Food You Want to Eat Naked
Okay, that got your attention, didn’t it? The expression was one used by a friend on our recent trip to Vegas, where we enjoyed a number of meals that were absolutely wonderful. I think what she meant to convey was that feeling you have when something is so close to perfect it makes you hold your breath. There is a euphoria that comes over you as you soak in the experience. I’ll try to show you what I mean with my next few posts. I will start with the classic foodie “wow” and then proceed with other special experiences.
One night we booked at a restaurant owned by a chef my husband has followed since he started working in kitchens. For 30 years Martin has been looking through Joel Robuchon’s cookbooks and following his restaurant endeavours. Of course, Chef Robuchon was not in the kitchen the night we were there, but his touch was in every dish. A kitchen that arranges salad leaves with tweezers is not your everyday kind of place.
We really wanted to sample a range of items, so we booked at L’Atelier, where the a la carte menu is larger.The kitchen is open so that you can see much of the work as it happens. There is also the potential to spend a little bit less money, although this is not a cheap evening. But then like I said, we don’t eat like this every day!
We all chose a few courses, and decided to have wine with dinner. As we sat marveling at the room with all its food displays, we truly felt in the presence of greatness. The sense of anticipation was exciting.
They set the tone with an “amuse bouche” and boy, was this first taste amusing! A parfait with foie gras and milk foam. Not for the faint at heart, certainly, but that’s one of the reasons we work out, after all.
My first course was “Soy glazed kampachi with endive salad and light mustard dressing”. Kampachi, or kingfish, is a beautifully tender and flaky white fish. The glaze was perfectly balanced with the dressing in the salad, both providing intense flavours to lift the more delicate fish and salad but not overpower them. Martin had a classic dish, “Traditionally poached chilled duck foie gras”. It was served simply with a few toast points that were perfectly crisped. Such decadence is almost enough to make one feel guilty, it’s so enjoyable…At least with your clothes on! But we had only just begun.
We went on to our second courses, and our friends had similar moans of delight with their dishes. How could pork chops be so delectable? Martin’s Crispy langoustine fritters with basil pesto” was ethereal they were so crispy. I had “veal sweetbread with fresh laurel and stuffed romaine lettuce”… yes, stuffed lettuce! I adore sweetbreads, and they are not an item on many menus. They were crispy on the outside and deliciously melt-in-my-mouth rich and smooth on the inside. The lettuce had a complimentary savoury flavour to it, I believe created by the foam they had made for it. I was in heaven.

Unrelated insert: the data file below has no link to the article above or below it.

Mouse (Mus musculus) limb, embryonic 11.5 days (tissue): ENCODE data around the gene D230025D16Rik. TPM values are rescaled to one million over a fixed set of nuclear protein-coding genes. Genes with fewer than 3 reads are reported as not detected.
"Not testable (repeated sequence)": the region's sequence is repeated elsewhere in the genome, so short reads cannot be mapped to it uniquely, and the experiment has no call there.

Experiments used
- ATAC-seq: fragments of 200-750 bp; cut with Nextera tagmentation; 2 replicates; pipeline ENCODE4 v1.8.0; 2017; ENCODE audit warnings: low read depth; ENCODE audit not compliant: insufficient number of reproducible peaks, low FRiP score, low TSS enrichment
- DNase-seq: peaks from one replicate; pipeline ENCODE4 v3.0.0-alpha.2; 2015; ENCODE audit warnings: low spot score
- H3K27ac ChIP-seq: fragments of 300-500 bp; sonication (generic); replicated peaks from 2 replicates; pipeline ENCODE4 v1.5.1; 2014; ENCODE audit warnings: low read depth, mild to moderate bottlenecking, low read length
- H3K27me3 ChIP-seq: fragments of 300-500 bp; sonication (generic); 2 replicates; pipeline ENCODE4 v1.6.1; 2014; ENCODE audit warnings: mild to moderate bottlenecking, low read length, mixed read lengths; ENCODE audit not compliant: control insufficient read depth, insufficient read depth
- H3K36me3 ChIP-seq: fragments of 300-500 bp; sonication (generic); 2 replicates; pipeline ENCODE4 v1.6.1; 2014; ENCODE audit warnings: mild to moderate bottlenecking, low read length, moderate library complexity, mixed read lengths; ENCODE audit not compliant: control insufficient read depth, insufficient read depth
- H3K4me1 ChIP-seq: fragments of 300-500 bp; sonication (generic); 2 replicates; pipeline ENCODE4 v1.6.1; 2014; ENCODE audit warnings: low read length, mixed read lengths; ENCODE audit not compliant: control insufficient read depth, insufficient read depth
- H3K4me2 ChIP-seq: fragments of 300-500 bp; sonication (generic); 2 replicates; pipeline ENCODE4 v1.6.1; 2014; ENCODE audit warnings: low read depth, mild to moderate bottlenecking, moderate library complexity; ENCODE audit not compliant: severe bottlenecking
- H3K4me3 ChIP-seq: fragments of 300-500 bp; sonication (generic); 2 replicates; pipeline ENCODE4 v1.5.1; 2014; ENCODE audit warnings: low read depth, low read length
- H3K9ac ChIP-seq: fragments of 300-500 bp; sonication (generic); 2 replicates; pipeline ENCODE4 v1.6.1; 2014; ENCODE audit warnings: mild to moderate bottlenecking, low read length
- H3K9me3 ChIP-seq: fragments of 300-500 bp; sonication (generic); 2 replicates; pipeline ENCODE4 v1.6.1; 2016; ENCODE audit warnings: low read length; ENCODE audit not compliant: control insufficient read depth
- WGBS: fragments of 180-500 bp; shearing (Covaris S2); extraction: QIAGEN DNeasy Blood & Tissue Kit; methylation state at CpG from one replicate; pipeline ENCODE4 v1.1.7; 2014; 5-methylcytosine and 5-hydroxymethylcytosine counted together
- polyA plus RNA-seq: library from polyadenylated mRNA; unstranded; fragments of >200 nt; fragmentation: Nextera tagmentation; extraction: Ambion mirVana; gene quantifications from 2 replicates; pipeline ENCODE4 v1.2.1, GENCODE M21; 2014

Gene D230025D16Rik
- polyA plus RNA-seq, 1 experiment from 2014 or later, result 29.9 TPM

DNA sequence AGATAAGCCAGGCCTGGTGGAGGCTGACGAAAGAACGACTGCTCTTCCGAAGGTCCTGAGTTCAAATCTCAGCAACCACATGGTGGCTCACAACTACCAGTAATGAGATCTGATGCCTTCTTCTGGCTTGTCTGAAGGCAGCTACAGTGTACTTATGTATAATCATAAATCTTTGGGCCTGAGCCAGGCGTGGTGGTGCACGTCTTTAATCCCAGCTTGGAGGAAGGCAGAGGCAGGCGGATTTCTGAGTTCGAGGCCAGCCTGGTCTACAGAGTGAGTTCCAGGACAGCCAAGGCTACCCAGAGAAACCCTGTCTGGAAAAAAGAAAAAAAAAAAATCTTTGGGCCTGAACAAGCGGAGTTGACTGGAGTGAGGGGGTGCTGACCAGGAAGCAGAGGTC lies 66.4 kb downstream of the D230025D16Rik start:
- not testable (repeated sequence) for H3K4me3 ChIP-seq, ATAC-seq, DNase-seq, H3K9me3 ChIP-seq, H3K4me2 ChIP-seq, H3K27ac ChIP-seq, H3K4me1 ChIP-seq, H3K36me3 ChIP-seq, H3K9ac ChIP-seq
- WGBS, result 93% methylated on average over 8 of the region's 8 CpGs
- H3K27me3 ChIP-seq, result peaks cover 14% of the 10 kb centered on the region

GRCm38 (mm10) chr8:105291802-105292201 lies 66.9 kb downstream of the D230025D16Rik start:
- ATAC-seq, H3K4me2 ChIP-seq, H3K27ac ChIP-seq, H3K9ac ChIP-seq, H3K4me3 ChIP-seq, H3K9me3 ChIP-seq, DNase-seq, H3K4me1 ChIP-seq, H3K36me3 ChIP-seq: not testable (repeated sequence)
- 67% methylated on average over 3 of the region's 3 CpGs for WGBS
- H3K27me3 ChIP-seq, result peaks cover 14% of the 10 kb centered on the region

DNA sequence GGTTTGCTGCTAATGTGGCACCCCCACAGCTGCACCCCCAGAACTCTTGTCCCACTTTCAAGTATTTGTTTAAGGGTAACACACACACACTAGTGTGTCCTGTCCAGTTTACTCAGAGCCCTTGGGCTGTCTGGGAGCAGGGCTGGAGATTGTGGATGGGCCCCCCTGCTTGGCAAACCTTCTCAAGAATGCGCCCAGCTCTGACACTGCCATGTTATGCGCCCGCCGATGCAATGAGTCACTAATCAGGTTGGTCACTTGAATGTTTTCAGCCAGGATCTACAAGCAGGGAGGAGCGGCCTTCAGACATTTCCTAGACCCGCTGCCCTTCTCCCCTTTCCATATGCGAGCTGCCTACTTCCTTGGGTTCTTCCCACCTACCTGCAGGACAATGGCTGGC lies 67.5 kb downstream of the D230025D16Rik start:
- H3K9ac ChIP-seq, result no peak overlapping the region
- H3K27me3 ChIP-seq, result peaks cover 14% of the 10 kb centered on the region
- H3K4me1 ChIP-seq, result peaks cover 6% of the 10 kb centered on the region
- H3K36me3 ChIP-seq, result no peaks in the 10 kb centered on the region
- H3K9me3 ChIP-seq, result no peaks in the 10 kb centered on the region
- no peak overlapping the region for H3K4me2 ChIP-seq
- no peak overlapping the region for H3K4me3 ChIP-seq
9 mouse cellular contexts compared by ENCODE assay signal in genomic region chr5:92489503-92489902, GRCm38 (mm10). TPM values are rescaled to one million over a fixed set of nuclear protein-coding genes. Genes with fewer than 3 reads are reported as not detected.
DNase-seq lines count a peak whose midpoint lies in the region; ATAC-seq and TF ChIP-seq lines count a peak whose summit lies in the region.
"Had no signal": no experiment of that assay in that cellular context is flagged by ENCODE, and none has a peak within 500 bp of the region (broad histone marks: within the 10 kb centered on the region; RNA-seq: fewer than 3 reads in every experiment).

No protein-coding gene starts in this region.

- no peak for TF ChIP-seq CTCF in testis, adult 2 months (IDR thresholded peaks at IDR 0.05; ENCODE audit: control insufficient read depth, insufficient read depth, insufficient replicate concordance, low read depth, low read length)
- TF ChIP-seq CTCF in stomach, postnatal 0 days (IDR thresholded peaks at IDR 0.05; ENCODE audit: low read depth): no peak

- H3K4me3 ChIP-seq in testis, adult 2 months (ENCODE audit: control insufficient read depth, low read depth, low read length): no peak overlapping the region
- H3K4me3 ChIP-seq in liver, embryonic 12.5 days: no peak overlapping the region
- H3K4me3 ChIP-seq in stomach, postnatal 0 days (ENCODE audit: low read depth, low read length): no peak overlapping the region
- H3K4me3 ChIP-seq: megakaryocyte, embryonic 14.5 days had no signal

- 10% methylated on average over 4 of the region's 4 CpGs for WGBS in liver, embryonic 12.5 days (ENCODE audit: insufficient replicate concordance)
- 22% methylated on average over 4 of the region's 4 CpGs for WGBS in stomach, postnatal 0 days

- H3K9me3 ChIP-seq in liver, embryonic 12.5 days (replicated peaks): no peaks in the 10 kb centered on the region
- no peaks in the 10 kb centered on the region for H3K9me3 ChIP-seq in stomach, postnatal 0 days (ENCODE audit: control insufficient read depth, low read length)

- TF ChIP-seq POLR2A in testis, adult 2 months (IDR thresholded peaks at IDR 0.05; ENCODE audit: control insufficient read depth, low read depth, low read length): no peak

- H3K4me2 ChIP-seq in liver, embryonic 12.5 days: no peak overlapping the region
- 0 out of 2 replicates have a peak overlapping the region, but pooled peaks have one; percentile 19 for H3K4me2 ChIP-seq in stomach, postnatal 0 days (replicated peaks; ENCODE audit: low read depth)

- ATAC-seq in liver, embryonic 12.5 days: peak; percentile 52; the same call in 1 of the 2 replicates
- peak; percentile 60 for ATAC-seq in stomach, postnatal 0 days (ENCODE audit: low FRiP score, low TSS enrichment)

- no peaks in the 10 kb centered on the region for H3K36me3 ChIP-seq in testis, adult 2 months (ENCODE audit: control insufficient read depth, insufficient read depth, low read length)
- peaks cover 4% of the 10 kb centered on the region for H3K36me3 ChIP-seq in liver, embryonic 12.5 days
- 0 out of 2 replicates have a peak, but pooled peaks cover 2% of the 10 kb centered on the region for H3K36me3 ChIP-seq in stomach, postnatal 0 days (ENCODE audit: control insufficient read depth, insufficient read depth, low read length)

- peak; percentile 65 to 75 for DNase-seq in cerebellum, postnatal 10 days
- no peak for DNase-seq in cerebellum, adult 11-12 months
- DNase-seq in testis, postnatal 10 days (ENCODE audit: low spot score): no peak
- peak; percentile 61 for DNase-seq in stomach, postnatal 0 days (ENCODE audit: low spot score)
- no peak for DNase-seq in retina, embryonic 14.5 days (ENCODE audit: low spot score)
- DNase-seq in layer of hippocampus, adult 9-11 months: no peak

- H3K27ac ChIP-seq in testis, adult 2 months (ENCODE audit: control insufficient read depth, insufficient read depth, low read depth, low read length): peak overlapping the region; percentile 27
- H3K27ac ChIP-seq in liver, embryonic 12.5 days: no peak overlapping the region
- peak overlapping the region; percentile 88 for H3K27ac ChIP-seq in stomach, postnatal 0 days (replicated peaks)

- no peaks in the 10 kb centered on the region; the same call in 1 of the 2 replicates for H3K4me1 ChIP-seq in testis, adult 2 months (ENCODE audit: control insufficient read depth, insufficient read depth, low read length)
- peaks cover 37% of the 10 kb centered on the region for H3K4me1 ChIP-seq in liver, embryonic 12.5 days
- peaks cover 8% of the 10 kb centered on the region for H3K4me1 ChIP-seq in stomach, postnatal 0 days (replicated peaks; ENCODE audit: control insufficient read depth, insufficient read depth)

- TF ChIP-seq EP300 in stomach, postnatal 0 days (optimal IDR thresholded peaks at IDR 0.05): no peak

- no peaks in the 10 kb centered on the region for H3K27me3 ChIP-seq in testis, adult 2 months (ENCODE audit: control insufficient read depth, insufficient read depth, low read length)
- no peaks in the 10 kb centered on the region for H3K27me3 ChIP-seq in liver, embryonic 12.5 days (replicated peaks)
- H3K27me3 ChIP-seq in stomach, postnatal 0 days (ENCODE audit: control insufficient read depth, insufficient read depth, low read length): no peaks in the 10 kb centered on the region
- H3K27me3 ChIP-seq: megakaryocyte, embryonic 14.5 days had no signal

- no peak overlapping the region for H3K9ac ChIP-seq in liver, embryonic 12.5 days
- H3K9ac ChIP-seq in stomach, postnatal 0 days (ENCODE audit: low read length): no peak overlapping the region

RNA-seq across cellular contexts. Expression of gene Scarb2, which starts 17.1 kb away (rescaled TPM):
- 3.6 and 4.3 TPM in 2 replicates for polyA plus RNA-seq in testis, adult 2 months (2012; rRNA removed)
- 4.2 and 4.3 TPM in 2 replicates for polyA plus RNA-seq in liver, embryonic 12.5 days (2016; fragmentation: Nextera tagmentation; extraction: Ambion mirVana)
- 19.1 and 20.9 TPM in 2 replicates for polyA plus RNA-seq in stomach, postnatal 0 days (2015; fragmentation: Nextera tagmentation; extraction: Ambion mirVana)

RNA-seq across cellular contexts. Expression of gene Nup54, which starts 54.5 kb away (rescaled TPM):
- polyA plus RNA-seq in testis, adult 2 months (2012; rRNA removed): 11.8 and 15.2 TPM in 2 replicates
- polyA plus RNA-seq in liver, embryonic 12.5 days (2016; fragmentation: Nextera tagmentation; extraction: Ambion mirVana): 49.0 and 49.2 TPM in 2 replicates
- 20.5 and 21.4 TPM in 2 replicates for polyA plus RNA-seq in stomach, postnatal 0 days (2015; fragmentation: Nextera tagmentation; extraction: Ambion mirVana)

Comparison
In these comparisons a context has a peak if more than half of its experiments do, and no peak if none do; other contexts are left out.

But there was still more. The service team would be gliding back in to deliver more delights. They were practically invisible until we needed them, and their knowledge of the food was impeccable.
For the last savoury course, I chose “Caramelized quail stuffed with foie gras served with mashed potato”. Martin had “Maine lobster salad with a sherry vinegar dressing”. Our friends enjoyed a sea bass in a coconut curry (poured over the fish at the table, enveloping us all in its exotic aroma), and more foie gras (why not!) My quail was exquisite, delicate and rich at the same time with the foie gras stuffing and the potatoes that were whipped within an inch of their life. I felt a bit like Alice in Wonderland, eating this miniature dish. Martin’s lobster was prepared “a la minute”; you could practically smell the sea air. We hummed as we ate, we were so contented.
Of course, I could not leave without having dessert. And really, at such a place, why not order the souffle? “Green chartreuse soufflé, pistachio cream” was the description on the menu. I was completely intrigued. It is prepared to order, so we sipped the last of our wine as it cooked, and then had just started stirring our cappuccinos as it arrived, like a piece of art to a museum exhibition. The ice cream was in a frozen ceramic egg, and the souffle was still rising as it arrived I’m sure. We all gasped in awe as it was set down. I took the first bite of souffle, and drifted away on a cloud with the elegant texture and subtle liqueur flavours in my mouth. The ice cream was an exciting contrast to taste, being richer and cold versus hot. I felt as though I had just watched the grand finale at a Broadway show. I was completely satiated.
We spent hundreds of dollars for dinner that night, and it was worth every penny. It’s not something we do often, but that’s okay, because the memories last a lifetime. To share the evening with friends who were equally as interested and impressed with the experience was also a real treat.
Cheers to the fellow foodies out there who love this kind of stuff. For anyone who thinks I’m a bit nuts, well I hope you can appreciate this as an enthusiastic hobby, just like a football fan or a keen scrap-booker 🙂
Posted on November 6, 2015, in food, Restaurants, service, travel and tagged aroma, decadent, ethereal, flavour, foie gras, foodie, L'Atelier de Robuchon, Las Vegas, mashed potatoes, restaurant. Bookmark the permalink. 1 Comment.